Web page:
She had never hit him before.
"You will not disobey me," she stated coldly, "Now go."
His feet moved of their own accord, frightened by the feral look in his mother's eyes, backtracking into the portal and feeling the accustomed pull as it began transporting his body back to his home; the underworld.
"Persephone," an authoritative voice boomed and Nathuel gazed upon the man at the top of the staircase in muted awe. He was glowing all over, body bulky and strong as he stared down at his mother, who was glowering at the man with upmost hatred.
"Hercules," she snarled.
The man's expression did not change, merely flickering to the steadily disappearing boy beside her shrouded in blue light. Persephone cut off his view, stepping in front of her son protectively.
His eyes met hers.
"You shall attain for your sins just like your husband did."
She wanted to flee, her son could see it in the tensing of her fragile shoulders, but she did not budge, spreading her arms out wide and using her body as a shield. Hercules's lip curled at her display.
"Hades was not supposed to have offspring," and he said the word with such revulsion that Nathuel flinched, "That thing is an abomination, an existance that is neither dead or alive, and should be disposed of as soon as possible."
Persephone's eyes blazed with fury.
"That thing," she stressed, "Is my son, and I will not allow you to harm him."
Hercules was getting impatient, the once warm light now turning red as his temper spiked. Nathuel shivered as he felt the presence wash over him, chilling his bones to the very core. This Hercules man was dangerous.
"He did not come from your womb," he stated tersely,"And therefore does not belong to you. If you tell me which god assisted you and my uncle in the creation of that creature I will tell my father to spare your life, I shall take theirs instead."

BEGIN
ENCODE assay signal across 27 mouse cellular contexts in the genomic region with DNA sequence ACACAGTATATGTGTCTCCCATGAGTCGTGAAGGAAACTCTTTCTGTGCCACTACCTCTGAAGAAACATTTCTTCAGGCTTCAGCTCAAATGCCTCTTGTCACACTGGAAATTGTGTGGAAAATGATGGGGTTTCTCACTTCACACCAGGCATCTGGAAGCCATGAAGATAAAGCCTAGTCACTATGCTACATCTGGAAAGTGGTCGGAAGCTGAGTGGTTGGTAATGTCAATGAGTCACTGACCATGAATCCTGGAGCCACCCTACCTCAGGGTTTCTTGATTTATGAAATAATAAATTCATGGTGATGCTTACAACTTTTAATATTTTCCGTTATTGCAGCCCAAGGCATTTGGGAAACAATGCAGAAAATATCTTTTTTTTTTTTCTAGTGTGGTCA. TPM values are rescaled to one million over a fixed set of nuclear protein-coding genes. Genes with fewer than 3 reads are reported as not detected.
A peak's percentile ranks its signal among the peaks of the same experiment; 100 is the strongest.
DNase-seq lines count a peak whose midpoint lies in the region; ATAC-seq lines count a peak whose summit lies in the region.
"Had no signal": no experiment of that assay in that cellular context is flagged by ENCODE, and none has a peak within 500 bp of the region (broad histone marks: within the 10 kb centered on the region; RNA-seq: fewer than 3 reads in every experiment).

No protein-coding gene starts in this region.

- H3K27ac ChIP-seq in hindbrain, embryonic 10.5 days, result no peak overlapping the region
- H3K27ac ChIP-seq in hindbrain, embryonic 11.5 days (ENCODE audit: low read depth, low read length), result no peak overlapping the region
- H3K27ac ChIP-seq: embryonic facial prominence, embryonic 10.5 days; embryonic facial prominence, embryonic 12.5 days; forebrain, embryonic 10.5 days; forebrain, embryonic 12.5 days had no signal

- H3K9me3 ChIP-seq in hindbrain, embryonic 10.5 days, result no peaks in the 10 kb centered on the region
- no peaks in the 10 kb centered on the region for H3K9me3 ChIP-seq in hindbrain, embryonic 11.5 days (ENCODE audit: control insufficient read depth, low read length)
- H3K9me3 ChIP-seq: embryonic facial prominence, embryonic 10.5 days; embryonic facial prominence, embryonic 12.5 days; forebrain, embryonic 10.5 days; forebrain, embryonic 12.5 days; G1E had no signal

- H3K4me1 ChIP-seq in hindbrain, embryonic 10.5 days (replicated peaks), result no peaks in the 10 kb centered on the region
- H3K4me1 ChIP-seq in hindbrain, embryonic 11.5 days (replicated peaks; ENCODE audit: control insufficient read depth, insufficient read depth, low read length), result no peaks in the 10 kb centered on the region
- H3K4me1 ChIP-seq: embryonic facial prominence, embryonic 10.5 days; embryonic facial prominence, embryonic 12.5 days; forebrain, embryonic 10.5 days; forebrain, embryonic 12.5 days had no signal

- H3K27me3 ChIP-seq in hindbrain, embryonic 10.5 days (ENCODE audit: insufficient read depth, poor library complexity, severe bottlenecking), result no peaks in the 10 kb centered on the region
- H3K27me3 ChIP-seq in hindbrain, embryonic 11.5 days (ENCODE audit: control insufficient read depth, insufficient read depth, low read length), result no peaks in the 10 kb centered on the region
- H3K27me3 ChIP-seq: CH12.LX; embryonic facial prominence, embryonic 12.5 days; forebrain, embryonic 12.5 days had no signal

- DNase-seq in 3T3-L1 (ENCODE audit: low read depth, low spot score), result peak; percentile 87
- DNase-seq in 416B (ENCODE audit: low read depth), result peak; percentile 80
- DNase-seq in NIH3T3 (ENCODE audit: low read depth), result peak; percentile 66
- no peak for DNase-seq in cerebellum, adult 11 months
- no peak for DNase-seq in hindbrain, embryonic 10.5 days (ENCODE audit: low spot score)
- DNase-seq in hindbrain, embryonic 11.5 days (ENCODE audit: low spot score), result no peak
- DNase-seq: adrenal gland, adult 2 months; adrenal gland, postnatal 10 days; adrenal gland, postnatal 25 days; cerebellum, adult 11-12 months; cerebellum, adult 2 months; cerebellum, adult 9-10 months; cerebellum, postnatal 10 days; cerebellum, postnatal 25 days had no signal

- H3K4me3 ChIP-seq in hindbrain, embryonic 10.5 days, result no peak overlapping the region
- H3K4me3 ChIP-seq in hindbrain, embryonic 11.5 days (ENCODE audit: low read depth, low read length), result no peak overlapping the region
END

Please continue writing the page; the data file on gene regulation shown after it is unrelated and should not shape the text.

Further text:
Persephone laughed. Who did he think she was? Her life as far as she was concerned was disposable as long as her son made it out all right, and Hercules had given him just about all the time he needed.
"He may not have come from my womb," she agreed and the red-head deity's eyes narrowed,"But it was I who clothed him and fed him and held him. It was I who taught him words and raised him like my own, and so he is my son."
She stared into the stunned God's eyes and smiled for what she knew would be her last, standing strong and proud.
'Can you see me Hades?' she wondered, 'I know you would be so smug if you could see your nephew's face.'
"Kill me," she instructed haughtily, "Because I will not tell you who helped us create the child that is so dear to me."
She turned to glance over her shoulder, meeting her son's eyes with a soft smile. He was nearly gone now, eyes wide as he watched Hercules creep upon the one person he cherished with all his being.
"I love you."
The last time Nathuel saw his mother, she was screaming, head thrown back and mouth agape as her body disintegrated right before his eyes.
a/n: so I know subways probably weren't around a hundred years ago, but for the sake of the story let's just pretend they were. Review if you want more!